Townsfolk suffered differently than farm and ranch people. Across Texas, at least one thousand communities enforced some type of water restrictions, from limiting lawn watering and car washing to banning the use of evaporative coolers without a recirculating pump. Some towns went bone-dry and had to haul in water by truck or rail. Good drinking water became more valuable than oil. DeSoto put in coin-operated water meters. Meanwhile, cloud seeders and water witchers counted their money.
NUNNS: For Christmas in 1951, my great-aunt gave me a raincoat. It was the color of a green Coke bottle and trimmed in white, buttoned up the front, and had a full circular skirt. It was quite a raincoat, but it was never worn. We referred to it in the family as “the virgin raincoat.” Mother finally let my sister play dress-up with it because it had this wonderful skirt that she could twirl. But it was never worn in the rain. We just outgrew it before it started to rain.
WHITTLEY: We had no outside watering at all. Nobody watered. You had to consider how much water you used to wash the dishes, how much water you used to brush your teeth, how much water you used to wash your clothes. It was so dire that the houses with wells had big signs in their yards that said “Well Water.” Water was in such short supply, and if people thought you were watering outside when you weren’t supposed to be, there was probably going to be a knock on your door. It was a bad time. And it was two shades hotter’n hell.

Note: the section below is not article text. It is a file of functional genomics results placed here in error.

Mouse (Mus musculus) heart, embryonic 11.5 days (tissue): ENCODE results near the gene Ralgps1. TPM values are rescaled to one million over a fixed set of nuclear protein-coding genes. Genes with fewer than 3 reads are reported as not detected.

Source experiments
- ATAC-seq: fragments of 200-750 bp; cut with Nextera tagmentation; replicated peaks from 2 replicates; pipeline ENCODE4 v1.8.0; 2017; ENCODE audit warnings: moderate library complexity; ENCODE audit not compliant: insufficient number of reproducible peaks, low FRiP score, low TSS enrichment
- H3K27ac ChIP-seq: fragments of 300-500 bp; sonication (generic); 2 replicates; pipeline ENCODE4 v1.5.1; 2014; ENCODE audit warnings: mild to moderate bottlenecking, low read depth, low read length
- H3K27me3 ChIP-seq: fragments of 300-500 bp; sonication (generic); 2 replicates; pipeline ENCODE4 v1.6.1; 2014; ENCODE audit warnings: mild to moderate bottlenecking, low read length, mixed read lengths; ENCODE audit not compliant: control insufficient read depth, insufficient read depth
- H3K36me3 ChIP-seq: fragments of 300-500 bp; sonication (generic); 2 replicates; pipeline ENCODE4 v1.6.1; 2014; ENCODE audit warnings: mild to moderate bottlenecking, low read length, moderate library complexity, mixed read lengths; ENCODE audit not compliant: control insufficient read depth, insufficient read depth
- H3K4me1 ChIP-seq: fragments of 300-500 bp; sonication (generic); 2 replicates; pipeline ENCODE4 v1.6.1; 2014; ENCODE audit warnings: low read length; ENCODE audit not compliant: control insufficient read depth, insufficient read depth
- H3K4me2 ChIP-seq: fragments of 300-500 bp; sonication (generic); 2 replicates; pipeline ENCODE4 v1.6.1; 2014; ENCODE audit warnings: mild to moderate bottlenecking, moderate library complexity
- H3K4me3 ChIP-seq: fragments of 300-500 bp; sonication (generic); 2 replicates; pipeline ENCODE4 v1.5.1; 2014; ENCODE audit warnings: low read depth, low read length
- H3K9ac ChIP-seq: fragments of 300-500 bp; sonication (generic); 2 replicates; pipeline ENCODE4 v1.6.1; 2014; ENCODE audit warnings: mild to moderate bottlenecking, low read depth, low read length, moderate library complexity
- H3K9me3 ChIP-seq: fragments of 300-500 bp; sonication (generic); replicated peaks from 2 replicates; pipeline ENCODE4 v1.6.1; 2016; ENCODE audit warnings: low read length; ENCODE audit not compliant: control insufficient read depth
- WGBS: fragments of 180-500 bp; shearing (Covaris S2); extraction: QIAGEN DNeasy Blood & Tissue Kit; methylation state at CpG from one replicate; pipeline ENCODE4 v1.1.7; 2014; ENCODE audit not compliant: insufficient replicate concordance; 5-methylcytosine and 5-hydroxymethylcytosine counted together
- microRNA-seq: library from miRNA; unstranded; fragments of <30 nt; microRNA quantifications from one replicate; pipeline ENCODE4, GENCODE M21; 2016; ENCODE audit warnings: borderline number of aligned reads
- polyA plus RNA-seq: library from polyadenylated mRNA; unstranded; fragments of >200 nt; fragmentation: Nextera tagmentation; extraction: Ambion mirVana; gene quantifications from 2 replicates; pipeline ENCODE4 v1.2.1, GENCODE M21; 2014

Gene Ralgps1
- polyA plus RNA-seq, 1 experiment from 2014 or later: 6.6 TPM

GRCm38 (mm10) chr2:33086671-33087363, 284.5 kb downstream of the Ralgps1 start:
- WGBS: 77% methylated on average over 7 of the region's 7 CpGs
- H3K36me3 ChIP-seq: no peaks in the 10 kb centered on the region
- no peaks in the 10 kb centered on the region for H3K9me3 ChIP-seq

BOBBY ECKERT, 85, is a CPA in San Angelo. He and his wife, Patsy, were newlyweds and had just bought their first house on South Washington Street when the drought began. We lived on a sloping lot. We’d get a little shower here and there, and there’d be enough water to run down the street, and it stood in front of our house. We’d get the children to scoop up water with pails and throw it on the trees in the yard to give ’em a little drink.
PATSY ECKERT, 80: There wasn’t anything green. There wasn’t much difference between the street and the yard. It was just dirt. It was very depressing to me.
NUNNS: Junction was a rather self-contained community. We really had very little contact with anybody else. We didn’t have television here. We didn’t know what the “in” toy was. We didn’t know what the hot tickets were to whatever concert. Those things just simply didn’t exist for us. I think it was easier for us maybe to be in such dire straits, because you didn’t miss what you never had.
BOBBY MAYO, 81, was the local manager for the H&H movie theater chain in Winters for more than 35 years. I had a friend who was transferred from Odessa to open the drive-in theater here, and he couldn’t ever understand why all these old men would stand in front of the bank down here on the corner. They were looking up at the sky.
WHITTLEY: My daddy was quite a gardener. Our yard was absolutely beautiful. There were gladiolas all along one side, peach trees that probably hated us for making them grow here, a lilac bush. And we lost all of it, every single bit—the grass, everything. My biggest memory of the drought had to do with siphoning the bathwater to save the pecan trees and two rosebushes and one crape myrtle. Those trees are still alive in my yard today, and I’m not above doing it again.
MAYO: We had a little lake north of Winters that nearly dried up. It wasn’t but peter-deep. They had a pump up on Bluff Creek and pumped water here to town. During that drought there was no water pressure—just a trickle. To wash, my mother collected water in the bathtub, heated it, and washed the dishes in the backyard in a big pot. Everybody was doing it.